Sorrow

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Sorrow is a profound experience of unhappiness, woe, or sadness.

Sourced[edit]

  • Night brings out stars as sorrow shows us truths.
  • Mes malheurs sont comblés, mais ma vertu me reste.
    • My sorrows are overwhelming, but my virtue is left to me.
    • Jean-François Ducis, Hamlet (1769), last lines.
  • There's enough sorrow in the world, isn't there, without trying to invent it.
  • O, sorrow!
    Why dost borrow
    Heart's lightness from the merriment of May?
  • To Sorrow
    I bade good-morrow,
    And thought to leave her far away behind;
    But cheerly, cheerly,
    She loves me dearly:
    She is so constant to me, and so kind.
  • How beautiful, if sorrow had not made
    Sorrow more beautiful than Beauty's self.
  • Sorrows remembered sweeten present joy.
  • That a sorrow's crown of sorrow is remembering happier things.
    • Alfred Tennyson, Locksley Hall (1835, published 1842), Stanza 38. Churton Collins, in Illustrations of Tennyson, p. 62, refers to Pindar, Pythian 4. 510, and Thucydides II. 44, as inspiring these lines.
  • O sorrow, wilt thou rule my blood,
    Be sometimes lovely, like a bride,
    And put thy harsher moods aside,
    If thou wilt have me wise and good.
  • Past sorrows, let us moderately lament them;
    For those to come, seek wisely to prevent them.
    • John Webster, The Duchess of Malfi (1612-13), Act III, scene 2.
  • Sorrow is held the eldest child of sin.
    • John Webster, The Duchess of Malfi (1612-13), Act V, scene 5.

William Shakespeare[edit]

  • Wherever sorrow is, relief would be:
    If you do sorrow at my grief in love,
    By giving love, your sorrow and my grief were both extermin'd.
  • When sorrows come, they come not single spies,
    But in battalions.
  • 'Tis better to be lowly born,
    And range with humble livers in content,
    Than to be perk'd up in a glistering grief,
    And wear a golden sorrow.
  • Each new morn,
    New widows howl, new orphans cry, new sorrows
    Strike heaven on the face, that it resounds
    As if it felt with Scotland and yell'd out
    Like syllable of dolour.
  • Give sorrow words; the grief that does not speak
    Whispers the o'er-fraught heart and bids it break.
  • Your cause of sorrow
    Must not be measur'd by his worth, for then
    It hath no end.
  • Sorrow breaks seasons and reposing hours,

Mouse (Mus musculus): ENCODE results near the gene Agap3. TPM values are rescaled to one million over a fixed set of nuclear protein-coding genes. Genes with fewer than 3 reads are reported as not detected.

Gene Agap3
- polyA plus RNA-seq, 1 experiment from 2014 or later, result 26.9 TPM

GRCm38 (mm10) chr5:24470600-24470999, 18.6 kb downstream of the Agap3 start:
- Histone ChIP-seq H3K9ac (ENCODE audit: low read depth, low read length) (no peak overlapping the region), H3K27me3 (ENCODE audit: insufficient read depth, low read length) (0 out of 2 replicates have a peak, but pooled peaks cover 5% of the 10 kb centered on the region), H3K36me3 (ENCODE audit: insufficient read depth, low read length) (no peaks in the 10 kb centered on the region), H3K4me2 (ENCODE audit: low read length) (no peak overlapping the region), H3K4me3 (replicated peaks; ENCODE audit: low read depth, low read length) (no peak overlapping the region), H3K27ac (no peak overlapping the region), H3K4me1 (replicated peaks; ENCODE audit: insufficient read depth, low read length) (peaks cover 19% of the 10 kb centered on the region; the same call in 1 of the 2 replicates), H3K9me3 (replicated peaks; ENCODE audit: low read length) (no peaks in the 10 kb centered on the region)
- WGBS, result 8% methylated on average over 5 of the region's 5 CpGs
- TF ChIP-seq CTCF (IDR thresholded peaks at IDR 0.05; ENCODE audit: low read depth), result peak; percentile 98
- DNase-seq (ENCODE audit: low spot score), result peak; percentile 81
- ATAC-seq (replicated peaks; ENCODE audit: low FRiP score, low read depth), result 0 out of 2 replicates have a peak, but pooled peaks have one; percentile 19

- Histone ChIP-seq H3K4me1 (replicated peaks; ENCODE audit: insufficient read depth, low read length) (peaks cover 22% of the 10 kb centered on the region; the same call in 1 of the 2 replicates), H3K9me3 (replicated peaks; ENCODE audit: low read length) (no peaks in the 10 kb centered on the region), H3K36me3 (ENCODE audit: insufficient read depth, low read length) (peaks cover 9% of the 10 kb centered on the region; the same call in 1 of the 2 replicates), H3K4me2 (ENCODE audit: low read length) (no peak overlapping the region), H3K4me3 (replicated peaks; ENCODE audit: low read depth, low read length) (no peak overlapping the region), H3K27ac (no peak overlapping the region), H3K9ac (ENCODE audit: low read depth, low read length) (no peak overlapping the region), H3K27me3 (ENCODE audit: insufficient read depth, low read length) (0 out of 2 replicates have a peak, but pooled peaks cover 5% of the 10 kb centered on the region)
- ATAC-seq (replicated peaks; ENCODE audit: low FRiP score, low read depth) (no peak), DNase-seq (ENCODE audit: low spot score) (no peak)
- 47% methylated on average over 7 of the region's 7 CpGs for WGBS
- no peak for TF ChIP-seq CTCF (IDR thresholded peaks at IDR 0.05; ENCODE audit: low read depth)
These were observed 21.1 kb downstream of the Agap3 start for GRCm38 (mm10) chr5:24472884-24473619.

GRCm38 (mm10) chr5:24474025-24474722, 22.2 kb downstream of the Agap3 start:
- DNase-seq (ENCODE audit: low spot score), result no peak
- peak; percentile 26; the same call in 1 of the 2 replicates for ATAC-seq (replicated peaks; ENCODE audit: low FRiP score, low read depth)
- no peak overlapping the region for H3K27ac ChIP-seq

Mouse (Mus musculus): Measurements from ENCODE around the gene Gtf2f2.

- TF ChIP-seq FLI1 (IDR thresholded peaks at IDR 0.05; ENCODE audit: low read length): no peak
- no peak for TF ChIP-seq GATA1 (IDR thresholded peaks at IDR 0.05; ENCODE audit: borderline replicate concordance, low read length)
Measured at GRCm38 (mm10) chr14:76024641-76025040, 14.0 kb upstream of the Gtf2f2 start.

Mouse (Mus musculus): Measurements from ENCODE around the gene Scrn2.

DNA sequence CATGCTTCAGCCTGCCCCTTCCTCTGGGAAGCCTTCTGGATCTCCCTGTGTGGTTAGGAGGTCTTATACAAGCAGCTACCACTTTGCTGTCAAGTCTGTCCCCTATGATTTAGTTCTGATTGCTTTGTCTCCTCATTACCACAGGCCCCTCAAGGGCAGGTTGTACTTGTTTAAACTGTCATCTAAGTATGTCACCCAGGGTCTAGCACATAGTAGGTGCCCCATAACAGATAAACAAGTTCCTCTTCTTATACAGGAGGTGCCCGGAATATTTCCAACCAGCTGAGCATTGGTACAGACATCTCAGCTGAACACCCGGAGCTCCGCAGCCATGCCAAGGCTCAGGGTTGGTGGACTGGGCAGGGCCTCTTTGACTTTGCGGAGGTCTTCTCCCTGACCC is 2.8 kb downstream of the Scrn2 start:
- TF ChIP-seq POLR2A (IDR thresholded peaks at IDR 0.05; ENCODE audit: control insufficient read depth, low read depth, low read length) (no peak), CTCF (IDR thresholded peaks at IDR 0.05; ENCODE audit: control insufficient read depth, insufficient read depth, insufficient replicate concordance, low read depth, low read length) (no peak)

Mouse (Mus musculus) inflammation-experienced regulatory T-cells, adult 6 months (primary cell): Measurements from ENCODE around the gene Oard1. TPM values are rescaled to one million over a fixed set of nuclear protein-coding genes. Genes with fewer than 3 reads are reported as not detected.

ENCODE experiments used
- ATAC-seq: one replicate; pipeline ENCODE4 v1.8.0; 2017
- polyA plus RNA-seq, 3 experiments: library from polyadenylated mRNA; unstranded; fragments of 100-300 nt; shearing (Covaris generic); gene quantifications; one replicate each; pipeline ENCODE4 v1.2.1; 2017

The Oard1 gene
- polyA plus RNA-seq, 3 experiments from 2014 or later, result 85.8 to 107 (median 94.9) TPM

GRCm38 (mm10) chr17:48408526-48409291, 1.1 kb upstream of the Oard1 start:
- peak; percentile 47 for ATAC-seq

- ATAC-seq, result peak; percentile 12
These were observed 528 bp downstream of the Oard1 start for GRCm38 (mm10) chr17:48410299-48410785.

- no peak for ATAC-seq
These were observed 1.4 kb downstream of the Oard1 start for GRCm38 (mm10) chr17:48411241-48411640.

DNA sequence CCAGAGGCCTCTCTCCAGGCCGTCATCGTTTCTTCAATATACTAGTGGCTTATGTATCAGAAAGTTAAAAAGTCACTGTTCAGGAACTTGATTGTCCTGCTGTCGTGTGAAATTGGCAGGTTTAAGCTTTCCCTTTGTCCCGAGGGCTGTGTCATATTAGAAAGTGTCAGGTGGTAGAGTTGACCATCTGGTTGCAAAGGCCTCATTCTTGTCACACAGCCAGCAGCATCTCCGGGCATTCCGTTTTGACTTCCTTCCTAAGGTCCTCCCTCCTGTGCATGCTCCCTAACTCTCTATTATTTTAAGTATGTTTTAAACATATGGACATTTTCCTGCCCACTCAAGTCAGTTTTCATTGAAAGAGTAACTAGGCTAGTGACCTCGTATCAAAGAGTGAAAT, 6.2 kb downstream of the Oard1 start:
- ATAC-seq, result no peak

Makes the night morning, and the noon-tide night.
  • Eighty odd years of sorrow have I seen,
    And each hour's joy wrecked with a week of teen.
  • I have, as when the sun doth light a storm,
    Buried this sigh in wrinkle of a smile:
    But sorrow, that is couch'd in seeming gladness,
    Is like that mirth fate turns to sudden sadness.

Hoyt's New Cyclopedia Of Practical Quotations[edit]

Quotes reported in Hoyt's New Cyclopedia Of Practical Quotations (1922), p. 733-36.
  • Oh c'etait le bon temps, j'etais bien malheureuse.
    • Oh, that was a good time, when I was unhappy.
    • Sophie Arnould, the actress, accredited with the phrase. Quoted as hers by Rulhière—Épître à Monsieur de Cha—.
  • In omni adversitate fortunæ, infelicissimum genus est infortunii fuisse felicem.
    • In every adversity of fortune, to have been happy is the most unhappy kind of misfortune.
    • Boethius, De Consolatione Philosophiæ, Book II, Part IV.
  • Sorrow preys upon
    Its solitude, and nothing more diverts it
    From its sad visions of the other world
    Than calling it at moments back to this.
    The busy have no time for tears.
  • Ah, don't be sorrowful, darling,
    And don't be sorrowful, pray;
    Taking the year together, my dear,
    There isn't more night than day.
  • For of Fortune's sharpe adversite,
    The worste kynde of infortune is this,
    A man to hav bent in prosperite,
    And it remembren whan it passed is.
    • Geoffrey Chaucer, Canterbury Tales, Troylus and Crysseyde, Book III, line 1,625.
  • Men die, but sorrow never dies;
    The crowding years divide in vain,
    And the wide world is knit with ties
    Of common brotherhood in pain.
  • The path of sorrow, and that path alone,
    Leads to the lands where sorrow is unknown
  • Nessun maggior dolore
    Che ricordarsi del tempo felice
    Nella miseria.
    • There is no greater sorrow
      Than to be mindful of the happy time
      In misery.
    • Dante Alighieri, Inferno, V. 121. Longfellow's Translation Same in Fortinguerra—Ricciardetto, Chapter XI, Stanza 83. Marino—Adone, Chapter XIV, Stanza 100.
  • In the bitter waves of woe,
    Beaten and tossed about
    By the sullen winds which blow
    From the desolate shores of doubt.
  • Ach! aus dem Glück entwickelt oft sich Schmerz.
  • Wer nie sein Brod mit Thränen ass,
    Wer nicht die kummervollen Nächte
    Auf seinem Bette weinend sass,
    Der kennt euch nicht, ihr himmlischen Mächte.
    • Who never ate his bread in sorrow,
      Who never spent the darksome hours
      Weeping, and watching for the morrow,—
      He knows ye not, ye gloomy Powers.
    • Johann Wolfgang von Goethe, Wilhelm Meister, Book II, Chapter XIII.
  • Since sorrow never comes top late,
    And happiness too swiftly flies.
    • Thomas Gray, Ode on a Distant Prospect of Eton College.
  • I walked a mile with Sorrow
    And ne'er a word said she;
    But, oh, the things I learned from her
    When Sorrow walked with me.
  • A happier lot were mine,
    If I must lose thee, to go down to earth,
    For I shall have no hope when thou art gone,—
    Nothing but sorrow. Father have I none,
    And no dear mother.
    • Homer, The Iliad, Book VI, line 530. Bryant's translation.
  • Sinks my sad soul with sorrow to the grave.
    • Homer, The Iliad, Book XXII, line 543. Pope's translation.
  • Oderunt hilarem tristes tristemque jocosi.
    • The sorrowful dislike the gay, and the gay the sorrowful.
    • Horace, Epistles, I. 18. 89.
  • When sparrows build and the leaves break forth
    My old sorrow wakes and cries.
  • Hang sorrow, care 'll kill a cat.
    • Ben Jonson, Every Man in his Humour, Act I, scene 3.
  • Our days and nights
    Have sorrows woven with delights.
  • Day-thoughts feed nightly dreams;
    And sorrow tracketh wrong,
    As echo follows song.
  • A grace within his soul hath reigned
    Which nothing else can bring;
    Thank God for all that I have gained
    By that high sorrowing.
  • Weep on; and, as thy sorrows flow,
    I'll taste the luxury of woe.
  • Ecoute, moribonde! Il n'est pire douleur
    Qu'un souvenir heureux dans les jour de malheur.
    • Listen, dying one! There is no worse sorrow than remembering happiness in the day of sorrow.